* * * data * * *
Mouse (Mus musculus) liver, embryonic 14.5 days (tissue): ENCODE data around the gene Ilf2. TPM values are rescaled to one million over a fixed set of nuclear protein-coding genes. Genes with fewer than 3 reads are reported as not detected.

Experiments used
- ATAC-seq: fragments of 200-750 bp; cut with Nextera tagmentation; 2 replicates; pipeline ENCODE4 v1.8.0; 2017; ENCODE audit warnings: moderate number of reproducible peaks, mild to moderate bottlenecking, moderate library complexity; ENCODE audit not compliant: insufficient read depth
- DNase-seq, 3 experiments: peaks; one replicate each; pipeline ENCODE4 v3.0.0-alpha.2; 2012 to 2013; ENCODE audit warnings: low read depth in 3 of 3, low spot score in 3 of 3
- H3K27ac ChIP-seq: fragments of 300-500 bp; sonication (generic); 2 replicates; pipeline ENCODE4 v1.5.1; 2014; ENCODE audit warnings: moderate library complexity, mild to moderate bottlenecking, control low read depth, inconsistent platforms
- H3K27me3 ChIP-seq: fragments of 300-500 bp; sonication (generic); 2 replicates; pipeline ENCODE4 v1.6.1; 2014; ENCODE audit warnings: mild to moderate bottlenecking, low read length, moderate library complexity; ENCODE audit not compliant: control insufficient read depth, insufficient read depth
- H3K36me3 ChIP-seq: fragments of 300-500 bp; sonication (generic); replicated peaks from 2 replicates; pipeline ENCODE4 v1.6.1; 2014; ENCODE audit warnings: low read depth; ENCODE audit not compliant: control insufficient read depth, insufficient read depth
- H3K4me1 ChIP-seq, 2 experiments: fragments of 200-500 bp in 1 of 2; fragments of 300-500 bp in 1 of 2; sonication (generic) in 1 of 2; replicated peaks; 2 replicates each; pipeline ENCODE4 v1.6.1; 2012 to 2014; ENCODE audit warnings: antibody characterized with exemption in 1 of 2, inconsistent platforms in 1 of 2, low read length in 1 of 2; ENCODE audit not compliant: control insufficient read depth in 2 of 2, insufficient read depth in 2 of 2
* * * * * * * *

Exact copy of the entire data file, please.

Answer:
Mouse (Mus musculus) liver, embryonic 14.5 days (tissue): ENCODE data around the gene Ilf2. TPM values are rescaled to one million over a fixed set of nuclear protein-coding genes. Genes with fewer than 3 reads are reported as not detected.

Experiments used
- ATAC-seq: fragments of 200-750 bp; cut with Nextera tagmentation; 2 replicates; pipeline ENCODE4 v1.8.0; 2017; ENCODE audit warnings: moderate number of reproducible peaks, mild to moderate bottlenecking, moderate library complexity; ENCODE audit not compliant: insufficient read depth
- DNase-seq, 3 experiments: peaks; one replicate each; pipeline ENCODE4 v3.0.0-alpha.2; 2012 to 2013; ENCODE audit warnings: low read depth in 3 of 3, low spot score in 3 of 3
- H3K27ac ChIP-seq: fragments of 300-500 bp; sonication (generic); 2 replicates; pipeline ENCODE4 v1.5.1; 2014; ENCODE audit warnings: moderate library complexity, mild to moderate bottlenecking, control low read depth, inconsistent platforms
- H3K27me3 ChIP-seq: fragments of 300-500 bp; sonication (generic); 2 replicates; pipeline ENCODE4 v1.6.1; 2014; ENCODE audit warnings: mild to moderate bottlenecking, low read length, moderate library complexity; ENCODE audit not compliant: control insufficient read depth, insufficient read depth
- H3K36me3 ChIP-seq: fragments of 300-500 bp; sonication (generic); replicated peaks from 2 replicates; pipeline ENCODE4 v1.6.1; 2014; ENCODE audit warnings: low read depth; ENCODE audit not compliant: control insufficient read depth, insufficient read depth
- H3K4me1 ChIP-seq, 2 experiments: fragments of 200-500 bp in 1 of 2; fragments of 300-500 bp in 1 of 2; sonication (generic) in 1 of 2; replicated peaks; 2 replicates each; pipeline ENCODE4 v1.6.1; 2012 to 2014; ENCODE audit warnings: antibody characterized with exemption in 1 of 2, inconsistent platforms in 1 of 2, low read length in 1 of 2; ENCODE audit not compliant: control insufficient read depth in 2 of 2, insufficient read depth in 2 of 2